Netting it out, for each year that I make the decision to buy solar panels versus a new car, I actually save about $170 per month. At the same time, according to the solar power calculator, I eliminate almost four tons of CO2 (worth an additional $320 at the currently accepted value of $80/ton). After seven years, all that electricity will be free to me, for at least the rated life of the panels. And I’ll get most or all of the cost of the panels back when I sell my house. When I sell the new Honda, I’ll get a lot less than I paid for it.
As an additional note, if you’re thinking about buying a new BMW, such as an M3. If you chose a BMW 335i with Sport Package instead, you could put up the solar panels with the difference in cost: 1 BMW M3 = 1 BMW 330i + Sport Package + solar panels. You’d get nearly the same performance – much more than you can effectively use anywhere in the U.S. except on a race track – and you’d offset all the CO2 you’d be generating with your new car.
Definitely let me know if I’ve convinced you to put up solar panels instead of buying a car this year! Or if you have any other comments on this topic – I’d love to hear from you.
Ideas for Change in America is a nationwide competition to identify the best ideas for change in America. The top 10 ideas will be presented to the Obama administration just before inauguration day and form the basis of a nationwide advocacy campaign to turn each idea into actual policy.
This idea is currently running 11th, but in any case I think, and hope, that this is a foregone conclusion – I believe Obama is going to go after sustainability and related goals in a big way, no matter how many votes it ends up getting. But additional votes can’t hurt. You can vote for up to ten of these “ideas for change” – it’s worth taking a look.
In October 2008, a number of federal government departments and research organizations collaborated to produce the Federal R&D Agenda for Net Zero Energy High Performance Green Buildings (PDF). It’s a fascinating document, its origins driven primarily in response to two energy policy laws passed in 2005 and 2007 (during the Bush administration). In particular, the Energy Independence and Security Act of 2007 (EISA 2007) created an Office of Commercial High Performance Green Buildings and a consortium on a Zero Net Energy Commercial Buildings Initiative. This consortium produced the R&D agenda.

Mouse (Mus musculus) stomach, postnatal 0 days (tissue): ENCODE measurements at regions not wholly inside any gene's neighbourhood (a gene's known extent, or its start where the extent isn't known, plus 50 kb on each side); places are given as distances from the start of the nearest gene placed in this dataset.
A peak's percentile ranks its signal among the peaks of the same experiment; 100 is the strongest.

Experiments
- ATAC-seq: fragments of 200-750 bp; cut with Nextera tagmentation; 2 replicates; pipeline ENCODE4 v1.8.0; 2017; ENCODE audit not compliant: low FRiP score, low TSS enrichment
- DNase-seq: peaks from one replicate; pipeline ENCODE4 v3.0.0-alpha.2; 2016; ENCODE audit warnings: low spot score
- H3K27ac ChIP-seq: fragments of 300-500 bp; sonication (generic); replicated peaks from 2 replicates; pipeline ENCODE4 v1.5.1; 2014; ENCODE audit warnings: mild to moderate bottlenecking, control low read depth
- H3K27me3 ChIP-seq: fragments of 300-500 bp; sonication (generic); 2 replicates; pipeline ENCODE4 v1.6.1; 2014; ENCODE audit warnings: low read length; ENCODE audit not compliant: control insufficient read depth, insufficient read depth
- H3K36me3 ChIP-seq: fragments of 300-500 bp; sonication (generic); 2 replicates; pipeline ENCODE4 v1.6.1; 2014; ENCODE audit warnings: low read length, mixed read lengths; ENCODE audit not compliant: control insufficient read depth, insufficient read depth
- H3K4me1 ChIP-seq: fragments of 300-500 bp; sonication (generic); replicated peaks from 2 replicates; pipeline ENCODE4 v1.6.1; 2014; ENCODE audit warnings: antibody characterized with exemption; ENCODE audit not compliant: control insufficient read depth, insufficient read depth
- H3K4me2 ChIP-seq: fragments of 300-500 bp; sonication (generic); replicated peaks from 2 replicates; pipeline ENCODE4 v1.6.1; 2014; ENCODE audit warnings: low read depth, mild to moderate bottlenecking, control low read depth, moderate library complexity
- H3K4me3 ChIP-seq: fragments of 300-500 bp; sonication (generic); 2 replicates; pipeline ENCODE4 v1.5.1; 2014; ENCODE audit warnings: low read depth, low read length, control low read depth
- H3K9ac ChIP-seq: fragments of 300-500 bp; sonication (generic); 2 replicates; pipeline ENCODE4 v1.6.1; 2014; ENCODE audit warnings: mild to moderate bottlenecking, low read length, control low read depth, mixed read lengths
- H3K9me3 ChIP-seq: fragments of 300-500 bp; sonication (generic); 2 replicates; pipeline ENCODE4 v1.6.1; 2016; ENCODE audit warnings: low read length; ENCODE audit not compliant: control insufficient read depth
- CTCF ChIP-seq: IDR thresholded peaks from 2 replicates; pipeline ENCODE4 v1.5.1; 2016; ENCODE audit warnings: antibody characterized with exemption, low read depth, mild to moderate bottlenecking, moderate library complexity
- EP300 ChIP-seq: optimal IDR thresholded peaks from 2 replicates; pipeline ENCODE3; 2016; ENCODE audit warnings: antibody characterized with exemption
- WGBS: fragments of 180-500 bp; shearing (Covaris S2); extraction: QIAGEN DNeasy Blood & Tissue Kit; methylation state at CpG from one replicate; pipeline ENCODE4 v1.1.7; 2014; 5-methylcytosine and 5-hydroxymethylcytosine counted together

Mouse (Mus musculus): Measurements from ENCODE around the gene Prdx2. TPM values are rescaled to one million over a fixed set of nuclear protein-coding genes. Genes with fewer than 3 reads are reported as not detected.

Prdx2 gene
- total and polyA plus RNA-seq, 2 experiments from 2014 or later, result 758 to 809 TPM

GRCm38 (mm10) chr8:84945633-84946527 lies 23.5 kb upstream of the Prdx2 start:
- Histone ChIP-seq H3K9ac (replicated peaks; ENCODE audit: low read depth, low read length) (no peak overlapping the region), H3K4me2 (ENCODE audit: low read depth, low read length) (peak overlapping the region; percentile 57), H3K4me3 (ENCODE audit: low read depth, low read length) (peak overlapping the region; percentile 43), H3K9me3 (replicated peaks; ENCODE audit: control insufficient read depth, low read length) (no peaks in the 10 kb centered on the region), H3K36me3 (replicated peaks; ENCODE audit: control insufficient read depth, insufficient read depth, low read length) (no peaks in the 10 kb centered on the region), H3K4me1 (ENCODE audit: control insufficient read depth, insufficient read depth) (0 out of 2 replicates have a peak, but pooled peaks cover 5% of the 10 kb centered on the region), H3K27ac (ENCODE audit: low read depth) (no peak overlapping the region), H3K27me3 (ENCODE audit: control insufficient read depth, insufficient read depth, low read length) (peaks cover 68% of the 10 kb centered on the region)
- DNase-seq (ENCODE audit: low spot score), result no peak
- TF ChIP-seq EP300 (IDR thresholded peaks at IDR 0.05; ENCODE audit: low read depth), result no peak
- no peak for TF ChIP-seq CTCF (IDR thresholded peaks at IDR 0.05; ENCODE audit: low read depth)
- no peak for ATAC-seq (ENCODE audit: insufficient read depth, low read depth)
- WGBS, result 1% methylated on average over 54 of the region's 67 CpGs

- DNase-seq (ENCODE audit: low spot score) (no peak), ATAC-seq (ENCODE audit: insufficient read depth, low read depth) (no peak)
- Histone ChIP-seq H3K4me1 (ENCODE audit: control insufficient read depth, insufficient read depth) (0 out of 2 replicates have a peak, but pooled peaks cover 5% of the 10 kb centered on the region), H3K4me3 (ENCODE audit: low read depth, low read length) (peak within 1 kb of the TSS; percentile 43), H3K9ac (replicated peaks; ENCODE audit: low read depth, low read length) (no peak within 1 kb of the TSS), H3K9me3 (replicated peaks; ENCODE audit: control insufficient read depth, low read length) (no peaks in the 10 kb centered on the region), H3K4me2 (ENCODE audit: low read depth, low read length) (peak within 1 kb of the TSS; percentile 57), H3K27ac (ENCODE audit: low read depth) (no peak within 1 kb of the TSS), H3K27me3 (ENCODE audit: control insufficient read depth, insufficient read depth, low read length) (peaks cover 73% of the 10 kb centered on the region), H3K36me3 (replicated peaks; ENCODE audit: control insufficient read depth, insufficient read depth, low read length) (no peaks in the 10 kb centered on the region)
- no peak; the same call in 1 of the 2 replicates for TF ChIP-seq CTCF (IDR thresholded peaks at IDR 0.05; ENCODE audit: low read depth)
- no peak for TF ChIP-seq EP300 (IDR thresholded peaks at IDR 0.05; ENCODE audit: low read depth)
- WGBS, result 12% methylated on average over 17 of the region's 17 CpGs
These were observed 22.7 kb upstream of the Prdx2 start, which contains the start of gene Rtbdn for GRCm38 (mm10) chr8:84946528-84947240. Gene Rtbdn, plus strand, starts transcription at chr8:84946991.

The EISA 2007 act also includes a $250 million program that the DOE and other agencies are administering with the goal of “all new commercial buildings to be so efficient in energy consumption and in on-site renewable energy generation that they offset any energy use from the grid,” part of the Energy Independence & Security Act (EISA) of 2007 passed by Congress and signed by President Bush last year.
Noting that buildings represent about 40% of U.S. energy use, and 40% of our greenhouse gas emissions, the report says:
Buildings present one of the best opportunities to economically reduce energy consumption and limit greenhouse gases.
And we already have in hand technology and techniques to get a good start on this:
From an energy perspective along, high performance building technologies can already reduce building net energy consumption on average by 30-50%. New technologies to achieve net-zero energy – buildings that over a period of time produce as much energy as they consume – must be developed and integrated holistically into building design to make buildings more self-sufficient.
For the remaining 50% of the job, the report defines six areas of research and development that are needed:
Improving our ability to measure the performance of buildings, and design integration
Credible performance measures, combined with tools, performance data, and design guidelines, will create market demand for emerging building energy technologies, economies of scale, and reduced capital costs.Designing for effective daylighting, ventilation, and passive solar energy management, for example, could yield energy savings approaching 40%, without advances in individual technology efficiencies.
Developing building technologies and strategies to achieve net-zero energy
Energy-efficient and direct-use renewable energy technologies – in the forms of cost-effective materials, components, subsystems, and construction techniques – still have enormous potential for energy savings at costs lower than acquiring supplies from traditional or renewable power sources. At the same time, renewable power and other supply technologies also have enormous advancement potential.
Improving water use and water retention
Improving the energy footprint of building materials and building activities
Improve occupant health, safety, and productivity
Enable these new technologies to be put into use in practice
Adequate information and communication flows are critical to achieving energy and resource goals. Substantial technology transfer efforts will be required to penetrate all facets of the building and construction sectors.To enable a future where truly integrated design is the rule, rather than the exception, the process by which buildings are planned, designed, constructed, operated, and demolished requires a radical cultural change.
I recommend taking a look at this report – it’s quite interesting reading. As a government-sponsored work, it is naturally somewhat conservative, but even so it holds out a lot of hope – and suggests numerous avenues to pursue – for significantly reducing the energy demand of our commercial and residential buildings in the U.S.